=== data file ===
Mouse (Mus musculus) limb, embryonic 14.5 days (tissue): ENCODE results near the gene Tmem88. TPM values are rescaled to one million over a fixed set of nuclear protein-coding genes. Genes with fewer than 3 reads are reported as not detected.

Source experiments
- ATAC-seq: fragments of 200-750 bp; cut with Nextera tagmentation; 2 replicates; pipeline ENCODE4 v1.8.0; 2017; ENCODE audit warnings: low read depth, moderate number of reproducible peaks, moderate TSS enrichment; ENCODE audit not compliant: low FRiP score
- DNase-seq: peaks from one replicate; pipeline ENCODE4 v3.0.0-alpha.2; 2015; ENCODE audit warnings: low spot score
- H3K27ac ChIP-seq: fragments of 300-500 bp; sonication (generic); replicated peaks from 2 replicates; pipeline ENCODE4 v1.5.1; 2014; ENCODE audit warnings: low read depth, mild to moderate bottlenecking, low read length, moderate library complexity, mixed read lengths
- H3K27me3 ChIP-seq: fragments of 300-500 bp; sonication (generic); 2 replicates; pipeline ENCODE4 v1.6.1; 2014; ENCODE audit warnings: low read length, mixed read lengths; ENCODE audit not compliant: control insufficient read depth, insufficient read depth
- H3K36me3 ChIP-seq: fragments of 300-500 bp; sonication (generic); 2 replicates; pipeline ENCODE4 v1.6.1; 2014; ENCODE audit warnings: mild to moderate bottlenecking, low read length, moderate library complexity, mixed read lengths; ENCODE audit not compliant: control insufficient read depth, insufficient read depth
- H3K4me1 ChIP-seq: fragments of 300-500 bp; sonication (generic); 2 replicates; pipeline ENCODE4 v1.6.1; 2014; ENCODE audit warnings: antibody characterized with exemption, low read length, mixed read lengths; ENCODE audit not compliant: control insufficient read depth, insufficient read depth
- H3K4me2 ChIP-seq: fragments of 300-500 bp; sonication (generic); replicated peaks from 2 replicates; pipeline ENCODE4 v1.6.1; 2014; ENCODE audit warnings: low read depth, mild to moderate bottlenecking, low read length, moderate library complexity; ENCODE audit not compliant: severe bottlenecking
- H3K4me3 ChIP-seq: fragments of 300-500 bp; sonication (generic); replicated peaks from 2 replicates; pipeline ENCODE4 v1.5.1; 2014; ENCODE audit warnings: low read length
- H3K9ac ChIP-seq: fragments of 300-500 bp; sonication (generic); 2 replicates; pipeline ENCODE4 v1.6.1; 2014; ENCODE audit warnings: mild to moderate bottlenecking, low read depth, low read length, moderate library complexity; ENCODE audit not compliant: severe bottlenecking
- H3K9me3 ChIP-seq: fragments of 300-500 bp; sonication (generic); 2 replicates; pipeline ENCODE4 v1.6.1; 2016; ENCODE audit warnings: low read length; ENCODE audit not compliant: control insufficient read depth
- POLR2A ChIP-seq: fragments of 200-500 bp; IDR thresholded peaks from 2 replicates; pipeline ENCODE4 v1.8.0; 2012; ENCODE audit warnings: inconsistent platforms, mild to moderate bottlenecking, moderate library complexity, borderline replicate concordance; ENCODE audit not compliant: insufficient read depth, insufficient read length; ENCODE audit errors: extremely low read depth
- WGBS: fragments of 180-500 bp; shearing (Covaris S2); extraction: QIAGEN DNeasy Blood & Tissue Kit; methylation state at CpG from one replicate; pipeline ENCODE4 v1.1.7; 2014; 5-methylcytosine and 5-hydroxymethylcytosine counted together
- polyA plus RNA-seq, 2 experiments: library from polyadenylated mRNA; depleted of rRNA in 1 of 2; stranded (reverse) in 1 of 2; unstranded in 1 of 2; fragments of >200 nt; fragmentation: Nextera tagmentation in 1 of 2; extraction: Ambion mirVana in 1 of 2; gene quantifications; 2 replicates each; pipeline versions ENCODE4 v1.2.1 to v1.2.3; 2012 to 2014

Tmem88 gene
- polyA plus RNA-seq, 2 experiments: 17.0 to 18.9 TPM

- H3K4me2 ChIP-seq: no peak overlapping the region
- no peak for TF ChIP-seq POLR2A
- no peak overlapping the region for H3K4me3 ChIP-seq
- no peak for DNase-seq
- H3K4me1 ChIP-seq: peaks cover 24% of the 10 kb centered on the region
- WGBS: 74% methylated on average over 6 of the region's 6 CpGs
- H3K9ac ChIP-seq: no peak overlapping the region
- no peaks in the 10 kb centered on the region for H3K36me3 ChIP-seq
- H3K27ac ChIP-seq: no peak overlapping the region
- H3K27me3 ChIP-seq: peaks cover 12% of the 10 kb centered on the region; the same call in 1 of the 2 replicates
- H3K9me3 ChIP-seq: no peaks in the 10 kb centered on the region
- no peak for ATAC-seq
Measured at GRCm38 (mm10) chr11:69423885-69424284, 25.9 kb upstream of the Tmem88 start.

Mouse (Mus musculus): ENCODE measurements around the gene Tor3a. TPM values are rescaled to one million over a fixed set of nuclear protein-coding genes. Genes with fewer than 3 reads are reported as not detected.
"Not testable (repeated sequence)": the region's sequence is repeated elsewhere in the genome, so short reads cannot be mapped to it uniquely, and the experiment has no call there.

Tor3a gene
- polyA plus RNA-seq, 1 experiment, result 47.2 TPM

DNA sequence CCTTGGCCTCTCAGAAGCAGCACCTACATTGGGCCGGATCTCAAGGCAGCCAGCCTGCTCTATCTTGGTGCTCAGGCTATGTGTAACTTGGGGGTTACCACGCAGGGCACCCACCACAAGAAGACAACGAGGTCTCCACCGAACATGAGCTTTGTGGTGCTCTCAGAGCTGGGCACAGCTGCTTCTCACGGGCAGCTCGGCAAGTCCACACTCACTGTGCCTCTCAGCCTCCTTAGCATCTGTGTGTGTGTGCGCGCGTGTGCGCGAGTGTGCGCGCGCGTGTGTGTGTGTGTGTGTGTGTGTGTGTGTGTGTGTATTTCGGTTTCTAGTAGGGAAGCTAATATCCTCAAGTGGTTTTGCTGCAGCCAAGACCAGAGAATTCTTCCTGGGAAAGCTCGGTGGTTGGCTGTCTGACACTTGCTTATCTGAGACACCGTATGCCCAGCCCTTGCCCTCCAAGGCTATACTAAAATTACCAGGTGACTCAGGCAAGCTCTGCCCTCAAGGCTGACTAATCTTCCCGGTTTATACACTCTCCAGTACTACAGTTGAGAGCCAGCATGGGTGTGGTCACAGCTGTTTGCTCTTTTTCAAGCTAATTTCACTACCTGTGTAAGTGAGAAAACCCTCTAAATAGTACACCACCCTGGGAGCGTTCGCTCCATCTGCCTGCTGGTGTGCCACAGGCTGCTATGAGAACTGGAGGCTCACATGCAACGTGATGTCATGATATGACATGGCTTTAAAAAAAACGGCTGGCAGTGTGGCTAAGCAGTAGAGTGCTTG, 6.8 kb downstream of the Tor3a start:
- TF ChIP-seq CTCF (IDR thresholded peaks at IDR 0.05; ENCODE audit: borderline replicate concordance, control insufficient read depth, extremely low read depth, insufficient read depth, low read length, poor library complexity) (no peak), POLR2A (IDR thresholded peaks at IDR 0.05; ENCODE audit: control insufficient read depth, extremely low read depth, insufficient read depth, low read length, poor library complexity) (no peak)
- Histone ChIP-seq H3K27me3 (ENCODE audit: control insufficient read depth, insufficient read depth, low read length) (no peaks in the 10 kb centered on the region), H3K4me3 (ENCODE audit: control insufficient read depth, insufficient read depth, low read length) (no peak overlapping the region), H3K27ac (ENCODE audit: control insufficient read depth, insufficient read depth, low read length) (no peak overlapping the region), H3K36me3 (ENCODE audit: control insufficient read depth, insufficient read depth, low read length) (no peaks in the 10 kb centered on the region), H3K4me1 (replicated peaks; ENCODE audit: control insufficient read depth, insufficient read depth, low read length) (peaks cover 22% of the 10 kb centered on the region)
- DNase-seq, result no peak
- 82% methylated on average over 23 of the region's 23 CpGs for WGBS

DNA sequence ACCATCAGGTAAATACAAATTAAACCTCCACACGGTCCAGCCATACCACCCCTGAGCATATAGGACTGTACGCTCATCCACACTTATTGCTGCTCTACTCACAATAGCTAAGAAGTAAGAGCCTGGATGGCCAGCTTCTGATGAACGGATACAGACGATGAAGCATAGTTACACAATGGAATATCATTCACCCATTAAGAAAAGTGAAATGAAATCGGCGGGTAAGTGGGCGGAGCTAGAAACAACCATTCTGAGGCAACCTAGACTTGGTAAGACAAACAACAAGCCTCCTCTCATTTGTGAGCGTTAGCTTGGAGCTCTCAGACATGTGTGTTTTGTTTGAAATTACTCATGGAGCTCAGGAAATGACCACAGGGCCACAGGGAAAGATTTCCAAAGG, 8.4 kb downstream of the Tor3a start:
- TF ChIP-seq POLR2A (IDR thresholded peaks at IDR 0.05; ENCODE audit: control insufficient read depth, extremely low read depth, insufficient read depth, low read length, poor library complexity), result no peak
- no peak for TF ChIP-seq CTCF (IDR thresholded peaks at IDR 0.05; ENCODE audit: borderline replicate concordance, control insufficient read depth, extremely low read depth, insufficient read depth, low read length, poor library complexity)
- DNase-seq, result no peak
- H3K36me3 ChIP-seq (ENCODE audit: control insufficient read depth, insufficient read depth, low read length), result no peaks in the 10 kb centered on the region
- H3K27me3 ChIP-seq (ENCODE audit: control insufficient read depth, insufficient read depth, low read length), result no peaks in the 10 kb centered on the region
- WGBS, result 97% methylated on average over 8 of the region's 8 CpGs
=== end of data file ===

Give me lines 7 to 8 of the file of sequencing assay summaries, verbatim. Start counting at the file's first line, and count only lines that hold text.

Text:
- H3K36me3 ChIP-seq: fragments of 300-500 bp; sonication (generic); 2 replicates; pipeline ENCODE4 v1.6.1; 2014; ENCODE audit warnings: mild to moderate bottlenecking, low read length, moderate library complexity, mixed read lengths; ENCODE audit not compliant: control insufficient read depth, insufficient read depth
- H3K4me1 ChIP-seq: fragments of 300-500 bp; sonication (generic); 2 replicates; pipeline ENCODE4 v1.6.1; 2014; ENCODE audit warnings: antibody characterized with exemption, low read length, mixed read lengths; ENCODE audit not compliant: control insufficient read depth, insufficient read depth